Photo by Akindele (Edward Bailey).
A 1975 “Declaration Against Imperialism” provides a blueprint for the anti-imperialist Black Studies of the future.
From January 10-12, 1975, Black students, teachers, writers, workers, and activists met at Fisk University and proposed a radical re-orientation of the project of Black Studies—a reorientation demanding the serious and focused attention to US imperialism. They had come to Nashville for the National Planning Conference of the Year to Pull the Covers Off Imperialism, and both the conference, and the “Year to Pull the Covers off Imperialism” itself, were spearheaded by People’s College and Fisk’s African American Studies Program.
Participants in the Nashville conference hailed from across the US, representing a host of US colleges and universities, and a range of Black movement organizations, including the February First Movement, Black Economic Research Center, African Information Service, Association of Black Psychologists, African Heritage Studies Association, National Conference of Black Political Scientists, African Liberation Support Committee, A. Philip Randolph Institute, African Association for Black Studies, and the Association for the Study of Behavioral Sciences.
Over the days of the conference, attendees heard addresses from St. Clair Drake, then at Stanford University, Abul Alkalimat of People’s College and Fisk University, and Bill Epton, the Black Maoist and one time member of the Progressive Labor Party. Workshop presenters included philosopher Lucius Outlaw of Fisk, Dorothy Stewart of Tennessee State University, Robert Newby of Wayne State University, Ron Bailey of Peoples College, Alex Willingham of Atlanta University, and James Turner of Cornell’s African American Studies department and the African Heritage Studies Association. There were sessions on Black Intellectuals and the Black Liberation Movement, on US imperialism in Africa, on socialism, and on the role of publications in the Black liberation movement, the latter panel featuring Robert Browne of the Review of Black Political Economy, Jerry Walker of African World, and Robert Allen of The Black Scholar.
In the final session, participants discussed the “practical steps to implement the general program of the Year to Pull the Covers Off Imperialism.” As a conference report published in The Black Scholar described, they focused on a number of key areas for future work:
- Development of model anti-imperialist study outlines (e.g. for use as college course outlines) in the areas of: (A) Introduction to Black Studies; (B) Political Economy of black people; (C) The Arts and Humanities of black people; (D) 20th Century black liberation struggle.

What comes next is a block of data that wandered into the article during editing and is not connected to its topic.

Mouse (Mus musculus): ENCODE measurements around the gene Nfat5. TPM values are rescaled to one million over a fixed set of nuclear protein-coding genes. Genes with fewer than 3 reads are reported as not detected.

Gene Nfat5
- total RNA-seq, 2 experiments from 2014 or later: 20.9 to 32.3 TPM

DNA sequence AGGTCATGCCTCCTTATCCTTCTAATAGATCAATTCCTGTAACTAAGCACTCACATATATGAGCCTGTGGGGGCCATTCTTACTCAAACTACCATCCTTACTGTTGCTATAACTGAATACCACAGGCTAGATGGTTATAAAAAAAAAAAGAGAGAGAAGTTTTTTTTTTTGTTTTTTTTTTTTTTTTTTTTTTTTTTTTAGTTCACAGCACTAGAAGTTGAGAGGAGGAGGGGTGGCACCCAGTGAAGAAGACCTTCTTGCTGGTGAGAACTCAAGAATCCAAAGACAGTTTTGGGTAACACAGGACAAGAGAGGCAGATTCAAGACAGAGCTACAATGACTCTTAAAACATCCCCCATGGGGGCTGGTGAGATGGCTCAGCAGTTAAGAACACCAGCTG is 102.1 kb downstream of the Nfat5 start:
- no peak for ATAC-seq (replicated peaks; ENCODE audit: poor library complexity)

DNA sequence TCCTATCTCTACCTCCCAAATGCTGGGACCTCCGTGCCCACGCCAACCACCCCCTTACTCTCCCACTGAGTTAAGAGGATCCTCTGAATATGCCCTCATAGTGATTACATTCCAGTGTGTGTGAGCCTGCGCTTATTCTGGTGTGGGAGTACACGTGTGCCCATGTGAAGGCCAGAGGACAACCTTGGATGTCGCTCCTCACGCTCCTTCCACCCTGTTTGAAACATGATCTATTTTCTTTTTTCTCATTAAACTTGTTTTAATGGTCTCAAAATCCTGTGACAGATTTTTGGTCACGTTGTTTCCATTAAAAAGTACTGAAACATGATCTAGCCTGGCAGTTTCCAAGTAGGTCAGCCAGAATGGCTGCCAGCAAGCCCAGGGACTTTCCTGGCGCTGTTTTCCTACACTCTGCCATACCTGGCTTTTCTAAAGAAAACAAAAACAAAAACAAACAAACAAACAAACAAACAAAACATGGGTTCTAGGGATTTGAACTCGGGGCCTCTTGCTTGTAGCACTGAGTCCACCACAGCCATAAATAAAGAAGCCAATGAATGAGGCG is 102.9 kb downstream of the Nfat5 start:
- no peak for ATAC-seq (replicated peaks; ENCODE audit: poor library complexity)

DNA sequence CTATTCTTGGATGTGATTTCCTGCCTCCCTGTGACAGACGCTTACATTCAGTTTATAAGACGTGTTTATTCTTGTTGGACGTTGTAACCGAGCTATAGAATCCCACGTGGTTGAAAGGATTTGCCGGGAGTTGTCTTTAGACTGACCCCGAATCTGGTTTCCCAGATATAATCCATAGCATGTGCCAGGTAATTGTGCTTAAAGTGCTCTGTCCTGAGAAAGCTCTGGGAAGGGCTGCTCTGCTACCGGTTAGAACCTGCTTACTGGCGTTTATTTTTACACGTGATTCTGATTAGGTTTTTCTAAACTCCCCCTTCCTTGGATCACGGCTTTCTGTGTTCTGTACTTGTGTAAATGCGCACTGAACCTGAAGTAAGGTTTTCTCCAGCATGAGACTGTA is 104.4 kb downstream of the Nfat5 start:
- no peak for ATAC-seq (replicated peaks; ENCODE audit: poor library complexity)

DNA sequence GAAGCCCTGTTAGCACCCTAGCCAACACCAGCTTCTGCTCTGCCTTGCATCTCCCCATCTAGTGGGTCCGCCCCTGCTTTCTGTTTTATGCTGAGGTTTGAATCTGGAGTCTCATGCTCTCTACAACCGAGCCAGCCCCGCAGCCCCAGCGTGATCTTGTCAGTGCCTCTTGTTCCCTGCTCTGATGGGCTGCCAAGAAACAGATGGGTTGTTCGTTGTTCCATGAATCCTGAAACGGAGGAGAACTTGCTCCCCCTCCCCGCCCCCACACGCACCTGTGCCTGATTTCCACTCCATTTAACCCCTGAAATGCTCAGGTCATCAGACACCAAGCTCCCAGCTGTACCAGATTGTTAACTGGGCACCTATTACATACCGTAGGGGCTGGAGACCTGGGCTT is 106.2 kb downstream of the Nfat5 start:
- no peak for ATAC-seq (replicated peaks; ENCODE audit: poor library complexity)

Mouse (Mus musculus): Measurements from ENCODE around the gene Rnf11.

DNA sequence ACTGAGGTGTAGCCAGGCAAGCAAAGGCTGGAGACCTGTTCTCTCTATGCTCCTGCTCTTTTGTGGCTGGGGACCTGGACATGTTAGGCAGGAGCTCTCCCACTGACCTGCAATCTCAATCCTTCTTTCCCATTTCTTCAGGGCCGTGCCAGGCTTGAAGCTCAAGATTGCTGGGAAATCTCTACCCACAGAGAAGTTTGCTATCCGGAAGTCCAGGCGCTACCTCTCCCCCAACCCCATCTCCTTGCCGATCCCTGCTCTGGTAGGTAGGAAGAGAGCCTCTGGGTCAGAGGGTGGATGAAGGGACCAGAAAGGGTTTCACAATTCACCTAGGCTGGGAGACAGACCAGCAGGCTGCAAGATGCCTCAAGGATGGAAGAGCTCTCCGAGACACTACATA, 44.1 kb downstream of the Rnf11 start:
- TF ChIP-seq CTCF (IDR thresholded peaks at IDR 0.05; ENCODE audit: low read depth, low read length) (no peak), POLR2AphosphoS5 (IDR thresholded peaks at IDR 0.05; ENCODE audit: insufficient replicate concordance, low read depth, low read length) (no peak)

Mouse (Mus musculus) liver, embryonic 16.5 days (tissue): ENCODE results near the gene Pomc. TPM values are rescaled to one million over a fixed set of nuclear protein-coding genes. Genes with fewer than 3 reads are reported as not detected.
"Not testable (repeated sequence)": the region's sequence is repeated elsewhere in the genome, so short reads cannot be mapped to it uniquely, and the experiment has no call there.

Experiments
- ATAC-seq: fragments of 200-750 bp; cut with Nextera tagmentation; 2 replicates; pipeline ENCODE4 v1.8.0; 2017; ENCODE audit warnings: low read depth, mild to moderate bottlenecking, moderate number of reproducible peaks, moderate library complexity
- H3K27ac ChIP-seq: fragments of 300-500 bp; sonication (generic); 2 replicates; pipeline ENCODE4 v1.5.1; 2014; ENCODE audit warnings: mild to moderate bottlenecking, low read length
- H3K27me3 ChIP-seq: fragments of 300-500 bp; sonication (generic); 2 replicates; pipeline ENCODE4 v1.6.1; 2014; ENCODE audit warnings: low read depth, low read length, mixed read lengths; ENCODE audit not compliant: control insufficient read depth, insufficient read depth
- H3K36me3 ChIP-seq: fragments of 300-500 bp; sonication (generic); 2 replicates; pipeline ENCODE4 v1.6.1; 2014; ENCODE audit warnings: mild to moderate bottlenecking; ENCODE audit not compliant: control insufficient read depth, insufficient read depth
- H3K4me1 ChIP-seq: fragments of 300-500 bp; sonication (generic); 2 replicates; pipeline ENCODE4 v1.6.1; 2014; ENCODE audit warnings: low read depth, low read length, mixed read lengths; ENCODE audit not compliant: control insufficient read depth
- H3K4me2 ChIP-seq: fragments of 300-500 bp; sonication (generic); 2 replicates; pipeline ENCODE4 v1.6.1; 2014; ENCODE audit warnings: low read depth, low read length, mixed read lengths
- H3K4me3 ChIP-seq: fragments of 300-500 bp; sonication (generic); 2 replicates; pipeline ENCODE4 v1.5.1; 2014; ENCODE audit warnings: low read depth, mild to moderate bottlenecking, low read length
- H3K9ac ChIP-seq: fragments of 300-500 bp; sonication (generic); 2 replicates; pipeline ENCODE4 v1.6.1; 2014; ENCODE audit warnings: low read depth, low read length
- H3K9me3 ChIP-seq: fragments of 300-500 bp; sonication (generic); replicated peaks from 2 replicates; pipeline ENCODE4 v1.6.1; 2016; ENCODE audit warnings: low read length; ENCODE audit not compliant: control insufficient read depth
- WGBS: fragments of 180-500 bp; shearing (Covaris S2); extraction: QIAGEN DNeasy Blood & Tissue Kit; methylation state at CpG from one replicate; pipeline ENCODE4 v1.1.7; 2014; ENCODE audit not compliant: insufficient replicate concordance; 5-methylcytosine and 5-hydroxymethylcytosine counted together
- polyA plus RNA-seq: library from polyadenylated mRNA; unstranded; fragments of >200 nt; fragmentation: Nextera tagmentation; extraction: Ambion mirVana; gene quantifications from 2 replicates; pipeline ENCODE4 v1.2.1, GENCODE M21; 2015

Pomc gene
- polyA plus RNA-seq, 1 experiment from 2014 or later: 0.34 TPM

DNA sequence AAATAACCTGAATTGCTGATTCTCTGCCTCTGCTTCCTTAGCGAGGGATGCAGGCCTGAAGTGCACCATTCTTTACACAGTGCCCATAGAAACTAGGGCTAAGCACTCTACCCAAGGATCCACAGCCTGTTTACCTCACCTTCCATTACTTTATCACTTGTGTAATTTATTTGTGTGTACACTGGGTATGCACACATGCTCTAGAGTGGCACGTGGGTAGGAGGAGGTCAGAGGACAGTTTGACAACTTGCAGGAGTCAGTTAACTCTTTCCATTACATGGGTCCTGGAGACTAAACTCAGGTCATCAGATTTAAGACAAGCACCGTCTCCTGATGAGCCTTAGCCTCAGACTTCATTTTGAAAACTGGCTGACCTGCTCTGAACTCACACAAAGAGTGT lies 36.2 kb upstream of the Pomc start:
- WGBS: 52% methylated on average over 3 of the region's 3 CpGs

- Support for the Declaration Against Imperialism: (A) Reprinting and distributing it wherever and whenever possible; (B) Obtaining endorsements from organizations, publications and individuals; (C) Using it as the basis for planning programs and activities.
- Reorientation of our work style: (A) Research and dissertation topics related to imperialism and black people; (B) Involvement in the black liberation movement; (C) Support for the rising anti-imperialist student movement.”
Participants also fleshed out and adopted a remarkable document, titled “A Declaration Against Imperialism.” Historically, the Declaration is important as a statement of where Black Studies might have gone if it had incorporated a serious analysis of US imperialism. But it is also a blueprint of what a future anti-imperialist Black studies might look like. We reproduce the Fisk declaration below.
A Declaration Against Imperialism, adopted at the National Planning Conference, “Pull the Covers off Imperialism Project,” Fisk University, Nashville, Tennessee, January 11, 1975
Today the world is plunging headlong into crisis. The prosperity and world domination of the USA is being challenged and exposed as the center of an exploiting imperialist system. Capitalist exploitation shaped the historical experience of Black people during European colonization and chattel slavery.
Today capitalism is in the imperialist stage of monopoly control by international financial institutions and multinational corporations. Consideration of both of these stages of capitalist exploitation pinpoints the underlying target of the Black liberation movement over the last century of struggle.
Once again it is time for Black intellectuals to speak out - to raise our voices in a rising chorus that lays bare the true character of U.S. imperialism, and unites our work with the movement for Black liberation.
Imperialism is a system that is based on intense economic exploitation, national and racial oppression, and political repression. One of the tools for maintaining imperialism is cultural domination through control of education institutions and mass media.
The development of the world imperialist system has led to a general crisis affecting all aspects of society, leaving no nation, country, or people free of its destructive impact. However, imperialism, though dangerous, is a dying system, for where there is exploitation and oppression there is resistance and struggle. People are fighting for economic security, overall improvement of their living standards, freedom, justice, and equality which ultimately requires a new social order. This is the trend of world history, and Black people in the USA are no exception. Countries want independence, nations want liberation and people want revolution.
As the USA moves toward the Bicentennial Celebration of its existence it is the historical responsibility of Black intellectuals to prevent distortions, lies and deceptions by exposing U.S. imperialism. Over 100 years ago (on July 4, 1852 in Rochester, New York) Frederick Douglass set the pace when he clearly exposed “the great sin and shame of America”: